Necessary Evil by Ian Tregillis

Necessary Evil by Ian Tregillis provides a grand conclusion to the Milkweed Triptych. The concluding volume starts with a fascinating point of view from Gretel at age five as she is sold to the mad Doctor Westarp. You can find this for free here.
The echos and re-echos of previous volumes in this book and this book in the previous volumes show how the overall title of Triptych really is appropriate to this work as the story folds about itself morphing like a hexaflexagon imagined through a fever dream of Poe.
It is hard to get a story containing an oracle right but Tregillis totally pulls off this delicate balancing act in across three novels. The plans of the mad oracle Gretel as she strives to shape her fate, the fate of the world and of Raybould Marsh are a joy (and horror) to watch as they unfold. I’ve particularly liked the places where I didn’t even realize a plan was happening until later in the book or the next book the reason behind certain events becomes clear.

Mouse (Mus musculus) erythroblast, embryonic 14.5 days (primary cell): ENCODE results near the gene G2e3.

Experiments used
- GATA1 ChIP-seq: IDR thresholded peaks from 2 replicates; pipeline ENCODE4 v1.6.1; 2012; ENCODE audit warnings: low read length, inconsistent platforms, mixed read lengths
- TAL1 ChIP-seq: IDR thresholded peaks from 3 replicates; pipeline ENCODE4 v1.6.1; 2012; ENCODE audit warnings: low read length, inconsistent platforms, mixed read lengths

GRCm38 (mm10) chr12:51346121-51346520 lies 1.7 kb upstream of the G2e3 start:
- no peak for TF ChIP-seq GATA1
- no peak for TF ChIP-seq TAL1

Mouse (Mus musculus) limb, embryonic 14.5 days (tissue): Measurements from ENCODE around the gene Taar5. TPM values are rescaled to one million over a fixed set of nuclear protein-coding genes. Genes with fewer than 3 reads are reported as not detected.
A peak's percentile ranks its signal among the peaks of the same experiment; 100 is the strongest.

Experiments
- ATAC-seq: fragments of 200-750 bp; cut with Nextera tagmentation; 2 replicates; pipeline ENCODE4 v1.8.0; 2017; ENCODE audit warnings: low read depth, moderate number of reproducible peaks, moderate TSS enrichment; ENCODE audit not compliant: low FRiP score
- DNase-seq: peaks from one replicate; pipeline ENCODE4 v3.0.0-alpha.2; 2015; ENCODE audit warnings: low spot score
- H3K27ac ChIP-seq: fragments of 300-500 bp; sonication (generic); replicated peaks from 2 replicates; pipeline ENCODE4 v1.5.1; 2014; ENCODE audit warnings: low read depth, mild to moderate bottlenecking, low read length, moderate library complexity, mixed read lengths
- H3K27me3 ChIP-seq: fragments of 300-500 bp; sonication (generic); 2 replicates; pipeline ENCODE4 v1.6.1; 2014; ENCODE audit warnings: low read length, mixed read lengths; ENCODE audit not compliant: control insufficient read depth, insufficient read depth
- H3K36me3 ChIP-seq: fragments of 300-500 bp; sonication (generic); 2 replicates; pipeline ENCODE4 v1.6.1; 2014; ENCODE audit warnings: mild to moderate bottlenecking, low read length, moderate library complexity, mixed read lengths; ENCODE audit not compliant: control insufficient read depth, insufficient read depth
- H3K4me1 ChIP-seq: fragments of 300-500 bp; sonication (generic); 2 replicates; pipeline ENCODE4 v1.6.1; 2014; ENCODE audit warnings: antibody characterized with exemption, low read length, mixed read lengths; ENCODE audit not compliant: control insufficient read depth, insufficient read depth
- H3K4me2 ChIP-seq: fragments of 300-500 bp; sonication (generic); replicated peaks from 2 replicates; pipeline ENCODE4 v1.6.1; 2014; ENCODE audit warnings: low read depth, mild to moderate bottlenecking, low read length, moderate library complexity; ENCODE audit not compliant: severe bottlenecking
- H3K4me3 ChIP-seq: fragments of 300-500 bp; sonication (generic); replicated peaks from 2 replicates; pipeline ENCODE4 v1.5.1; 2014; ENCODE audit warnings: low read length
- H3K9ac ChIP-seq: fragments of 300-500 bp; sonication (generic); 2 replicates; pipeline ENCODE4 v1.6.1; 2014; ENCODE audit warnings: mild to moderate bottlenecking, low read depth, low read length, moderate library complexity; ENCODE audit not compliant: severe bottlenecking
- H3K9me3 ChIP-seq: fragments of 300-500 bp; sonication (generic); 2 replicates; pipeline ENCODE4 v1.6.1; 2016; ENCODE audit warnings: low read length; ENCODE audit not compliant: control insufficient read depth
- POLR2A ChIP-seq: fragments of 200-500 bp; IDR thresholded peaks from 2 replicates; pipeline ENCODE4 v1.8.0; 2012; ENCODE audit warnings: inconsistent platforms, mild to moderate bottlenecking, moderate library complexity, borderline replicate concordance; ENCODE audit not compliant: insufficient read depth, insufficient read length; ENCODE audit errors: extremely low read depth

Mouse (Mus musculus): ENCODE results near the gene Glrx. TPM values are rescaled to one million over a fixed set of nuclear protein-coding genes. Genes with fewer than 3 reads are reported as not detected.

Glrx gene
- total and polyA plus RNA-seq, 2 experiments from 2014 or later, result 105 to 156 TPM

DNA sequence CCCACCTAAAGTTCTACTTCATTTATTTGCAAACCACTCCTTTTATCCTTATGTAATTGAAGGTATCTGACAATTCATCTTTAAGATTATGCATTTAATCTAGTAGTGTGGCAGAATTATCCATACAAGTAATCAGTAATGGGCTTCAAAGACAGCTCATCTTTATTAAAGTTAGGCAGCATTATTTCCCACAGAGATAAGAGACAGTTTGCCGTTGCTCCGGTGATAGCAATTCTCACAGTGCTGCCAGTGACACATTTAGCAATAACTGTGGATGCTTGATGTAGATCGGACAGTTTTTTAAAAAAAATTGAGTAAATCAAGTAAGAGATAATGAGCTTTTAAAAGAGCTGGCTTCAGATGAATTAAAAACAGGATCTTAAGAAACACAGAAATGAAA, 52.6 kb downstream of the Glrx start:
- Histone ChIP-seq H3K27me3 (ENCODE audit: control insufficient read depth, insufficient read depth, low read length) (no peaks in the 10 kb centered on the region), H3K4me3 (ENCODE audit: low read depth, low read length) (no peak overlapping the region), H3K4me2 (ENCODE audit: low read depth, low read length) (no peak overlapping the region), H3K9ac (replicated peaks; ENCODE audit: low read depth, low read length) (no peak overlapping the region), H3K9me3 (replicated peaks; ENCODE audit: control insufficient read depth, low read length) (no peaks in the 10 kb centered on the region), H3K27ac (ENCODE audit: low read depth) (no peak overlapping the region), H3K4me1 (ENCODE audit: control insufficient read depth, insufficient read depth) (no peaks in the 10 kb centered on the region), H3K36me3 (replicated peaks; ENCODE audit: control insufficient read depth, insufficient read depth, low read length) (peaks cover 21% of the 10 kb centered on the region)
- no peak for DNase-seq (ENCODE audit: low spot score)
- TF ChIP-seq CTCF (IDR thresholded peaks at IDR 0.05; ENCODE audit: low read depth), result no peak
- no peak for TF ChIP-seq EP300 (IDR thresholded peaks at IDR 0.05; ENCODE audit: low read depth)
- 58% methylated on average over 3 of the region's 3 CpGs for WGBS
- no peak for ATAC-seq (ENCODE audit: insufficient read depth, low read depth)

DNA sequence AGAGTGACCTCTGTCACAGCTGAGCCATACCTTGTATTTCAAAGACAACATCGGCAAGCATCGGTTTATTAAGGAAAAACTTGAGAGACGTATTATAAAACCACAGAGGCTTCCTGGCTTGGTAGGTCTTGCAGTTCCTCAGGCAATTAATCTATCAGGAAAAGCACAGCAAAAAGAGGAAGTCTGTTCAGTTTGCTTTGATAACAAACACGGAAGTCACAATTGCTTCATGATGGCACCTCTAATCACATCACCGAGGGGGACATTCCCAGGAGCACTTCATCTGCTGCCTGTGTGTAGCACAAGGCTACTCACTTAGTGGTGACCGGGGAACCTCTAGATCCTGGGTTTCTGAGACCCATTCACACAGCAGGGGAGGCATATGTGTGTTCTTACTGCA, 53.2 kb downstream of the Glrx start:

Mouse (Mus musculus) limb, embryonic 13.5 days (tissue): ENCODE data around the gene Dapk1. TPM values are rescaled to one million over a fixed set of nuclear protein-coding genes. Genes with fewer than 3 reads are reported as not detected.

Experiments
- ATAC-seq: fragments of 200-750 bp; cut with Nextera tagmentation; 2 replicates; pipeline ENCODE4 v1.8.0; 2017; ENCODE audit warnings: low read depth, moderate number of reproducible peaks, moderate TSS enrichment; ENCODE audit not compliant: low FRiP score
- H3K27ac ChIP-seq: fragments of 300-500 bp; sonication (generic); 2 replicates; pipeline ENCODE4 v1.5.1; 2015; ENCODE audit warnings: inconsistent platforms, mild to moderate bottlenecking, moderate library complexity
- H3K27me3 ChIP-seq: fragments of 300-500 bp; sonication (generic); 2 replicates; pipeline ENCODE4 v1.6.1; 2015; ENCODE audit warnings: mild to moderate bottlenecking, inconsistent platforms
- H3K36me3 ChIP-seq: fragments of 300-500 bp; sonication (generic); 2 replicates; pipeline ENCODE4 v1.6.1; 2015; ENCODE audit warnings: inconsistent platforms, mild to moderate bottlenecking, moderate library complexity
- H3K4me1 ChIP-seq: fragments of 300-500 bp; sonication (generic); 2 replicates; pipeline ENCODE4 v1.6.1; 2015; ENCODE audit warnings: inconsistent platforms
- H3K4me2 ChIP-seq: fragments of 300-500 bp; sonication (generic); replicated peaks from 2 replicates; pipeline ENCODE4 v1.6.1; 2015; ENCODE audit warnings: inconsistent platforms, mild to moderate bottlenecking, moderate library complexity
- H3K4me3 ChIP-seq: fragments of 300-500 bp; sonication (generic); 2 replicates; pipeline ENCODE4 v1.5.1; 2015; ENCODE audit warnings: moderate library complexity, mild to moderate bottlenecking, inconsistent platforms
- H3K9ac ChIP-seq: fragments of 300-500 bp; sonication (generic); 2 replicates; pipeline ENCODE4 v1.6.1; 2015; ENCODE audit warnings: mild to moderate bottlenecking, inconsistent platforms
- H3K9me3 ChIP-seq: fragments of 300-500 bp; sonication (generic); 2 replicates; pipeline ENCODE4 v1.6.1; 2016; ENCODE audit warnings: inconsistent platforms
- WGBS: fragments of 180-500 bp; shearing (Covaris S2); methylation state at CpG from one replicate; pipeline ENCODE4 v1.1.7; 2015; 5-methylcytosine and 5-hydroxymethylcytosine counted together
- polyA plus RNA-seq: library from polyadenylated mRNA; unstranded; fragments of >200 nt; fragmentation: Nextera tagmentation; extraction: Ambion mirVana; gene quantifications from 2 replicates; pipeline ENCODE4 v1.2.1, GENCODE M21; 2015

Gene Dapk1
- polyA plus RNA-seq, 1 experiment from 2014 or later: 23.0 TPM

This exposure of cause and effect as it relates to Gretel in turn exposes issues of free will. Does free will exist where Gretel can foresee exactly what will happen if she changes some small detail? A very good question that is addressed in a clever, indirect fashion. Another good question that comes up is where the lines of good and evil should be drawn. What price should be paid to win a war against an implacable foe. Can the price of the blood of innocents paid to the Lovecraftian horrors of the Eidolons be balanced in combating the threat and evil of a twisted Doctor and his Nazi supermen?
If you haven’t read any of these volumes you really should and you will see what I am talking about. The world and characters are fascinating and the prose is really top-notch. If you have read the previous volumes then you will know that (vol 2 spoiler)
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